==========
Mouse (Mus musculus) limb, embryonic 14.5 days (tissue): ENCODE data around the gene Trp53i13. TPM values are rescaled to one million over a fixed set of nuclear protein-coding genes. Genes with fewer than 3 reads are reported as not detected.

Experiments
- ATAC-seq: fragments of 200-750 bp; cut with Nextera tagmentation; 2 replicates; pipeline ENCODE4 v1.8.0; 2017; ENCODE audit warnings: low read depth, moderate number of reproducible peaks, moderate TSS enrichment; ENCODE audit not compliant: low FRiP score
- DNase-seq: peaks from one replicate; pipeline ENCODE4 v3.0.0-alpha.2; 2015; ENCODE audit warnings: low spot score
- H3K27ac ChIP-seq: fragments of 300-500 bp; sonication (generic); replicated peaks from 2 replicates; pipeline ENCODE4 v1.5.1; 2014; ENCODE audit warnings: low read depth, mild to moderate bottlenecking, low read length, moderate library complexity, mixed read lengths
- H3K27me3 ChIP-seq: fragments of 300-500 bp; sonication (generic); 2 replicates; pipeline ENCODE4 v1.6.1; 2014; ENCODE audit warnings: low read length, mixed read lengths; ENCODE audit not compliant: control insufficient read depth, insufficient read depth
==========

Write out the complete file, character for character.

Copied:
Mouse (Mus musculus) limb, embryonic 14.5 days (tissue): ENCODE data around the gene Trp53i13. TPM values are rescaled to one million over a fixed set of nuclear protein-coding genes. Genes with fewer than 3 reads are reported as not detected.

Experiments
- ATAC-seq: fragments of 200-750 bp; cut with Nextera tagmentation; 2 replicates; pipeline ENCODE4 v1.8.0; 2017; ENCODE audit warnings: low read depth, moderate number of reproducible peaks, moderate TSS enrichment; ENCODE audit not compliant: low FRiP score
- DNase-seq: peaks from one replicate; pipeline ENCODE4 v3.0.0-alpha.2; 2015; ENCODE audit warnings: low spot score
- H3K27ac ChIP-seq: fragments of 300-500 bp; sonication (generic); replicated peaks from 2 replicates; pipeline ENCODE4 v1.5.1; 2014; ENCODE audit warnings: low read depth, mild to moderate bottlenecking, low read length, moderate library complexity, mixed read lengths
- H3K27me3 ChIP-seq: fragments of 300-500 bp; sonication (generic); 2 replicates; pipeline ENCODE4 v1.6.1; 2014; ENCODE audit warnings: low read length, mixed read lengths; ENCODE audit not compliant: control insufficient read depth, insufficient read depth